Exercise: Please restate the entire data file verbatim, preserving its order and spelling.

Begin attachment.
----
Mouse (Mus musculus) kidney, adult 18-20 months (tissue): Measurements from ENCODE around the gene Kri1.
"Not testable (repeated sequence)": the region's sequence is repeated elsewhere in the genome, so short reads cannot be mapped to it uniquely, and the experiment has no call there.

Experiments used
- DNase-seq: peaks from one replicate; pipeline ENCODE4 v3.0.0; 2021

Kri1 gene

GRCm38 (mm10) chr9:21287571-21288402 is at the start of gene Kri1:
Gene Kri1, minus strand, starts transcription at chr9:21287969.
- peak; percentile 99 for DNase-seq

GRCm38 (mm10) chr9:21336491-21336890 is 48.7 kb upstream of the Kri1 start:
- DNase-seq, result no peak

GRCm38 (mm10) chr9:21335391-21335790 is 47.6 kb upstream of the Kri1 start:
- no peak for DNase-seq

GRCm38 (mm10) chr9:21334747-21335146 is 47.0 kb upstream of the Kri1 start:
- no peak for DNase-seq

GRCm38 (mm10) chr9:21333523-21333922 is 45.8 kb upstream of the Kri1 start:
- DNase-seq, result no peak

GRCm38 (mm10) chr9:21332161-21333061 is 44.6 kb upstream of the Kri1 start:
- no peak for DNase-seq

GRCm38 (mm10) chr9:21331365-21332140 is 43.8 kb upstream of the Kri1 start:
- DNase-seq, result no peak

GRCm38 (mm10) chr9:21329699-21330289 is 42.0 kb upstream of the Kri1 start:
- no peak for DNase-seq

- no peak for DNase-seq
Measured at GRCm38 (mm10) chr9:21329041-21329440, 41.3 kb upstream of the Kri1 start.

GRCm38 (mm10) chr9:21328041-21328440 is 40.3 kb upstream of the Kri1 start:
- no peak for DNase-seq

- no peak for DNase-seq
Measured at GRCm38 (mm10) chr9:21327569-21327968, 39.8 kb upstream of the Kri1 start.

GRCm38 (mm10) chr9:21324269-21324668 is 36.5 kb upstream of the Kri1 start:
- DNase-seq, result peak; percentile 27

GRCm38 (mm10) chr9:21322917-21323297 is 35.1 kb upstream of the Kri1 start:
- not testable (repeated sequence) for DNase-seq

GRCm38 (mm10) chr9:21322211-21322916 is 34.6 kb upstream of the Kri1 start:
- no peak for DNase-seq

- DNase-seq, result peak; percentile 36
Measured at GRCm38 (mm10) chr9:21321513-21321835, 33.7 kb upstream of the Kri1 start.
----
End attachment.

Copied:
Mouse (Mus musculus) kidney, adult 18-20 months (tissue): Measurements from ENCODE around the gene Kri1.
"Not testable (repeated sequence)": the region's sequence is repeated elsewhere in the genome, so short reads cannot be mapped to it uniquely, and the experiment has no call there.

Experiments used
- DNase-seq: peaks from one replicate; pipeline ENCODE4 v3.0.0; 2021

Kri1 gene

GRCm38 (mm10) chr9:21287571-21288402 is at the start of gene Kri1:
Gene Kri1, minus strand, starts transcription at chr9:21287969.
- peak; percentile 99 for DNase-seq

GRCm38 (mm10) chr9:21336491-21336890 is 48.7 kb upstream of the Kri1 start:
- DNase-seq, result no peak

GRCm38 (mm10) chr9:21335391-21335790 is 47.6 kb upstream of the Kri1 start:
- no peak for DNase-seq

GRCm38 (mm10) chr9:21334747-21335146 is 47.0 kb upstream of the Kri1 start:
- no peak for DNase-seq

GRCm38 (mm10) chr9:21333523-21333922 is 45.8 kb upstream of the Kri1 start:
- DNase-seq, result no peak

GRCm38 (mm10) chr9:21332161-21333061 is 44.6 kb upstream of the Kri1 start:
- no peak for DNase-seq

GRCm38 (mm10) chr9:21331365-21332140 is 43.8 kb upstream of the Kri1 start:
- DNase-seq, result no peak

GRCm38 (mm10) chr9:21329699-21330289 is 42.0 kb upstream of the Kri1 start:
- no peak for DNase-seq

- no peak for DNase-seq
Measured at GRCm38 (mm10) chr9:21329041-21329440, 41.3 kb upstream of the Kri1 start.

GRCm38 (mm10) chr9:21328041-21328440 is 40.3 kb upstream of the Kri1 start:
- no peak for DNase-seq

- no peak for DNase-seq
Measured at GRCm38 (mm10) chr9:21327569-21327968, 39.8 kb upstream of the Kri1 start.

GRCm38 (mm10) chr9:21324269-21324668 is 36.5 kb upstream of the Kri1 start:
- DNase-seq, result peak; percentile 27

GRCm38 (mm10) chr9:21322917-21323297 is 35.1 kb upstream of the Kri1 start:
- not testable (repeated sequence) for DNase-seq

GRCm38 (mm10) chr9:21322211-21322916 is 34.6 kb upstream of the Kri1 start:
- no peak for DNase-seq

- DNase-seq, result peak; percentile 36
Measured at GRCm38 (mm10) chr9:21321513-21321835, 33.7 kb upstream of the Kri1 start.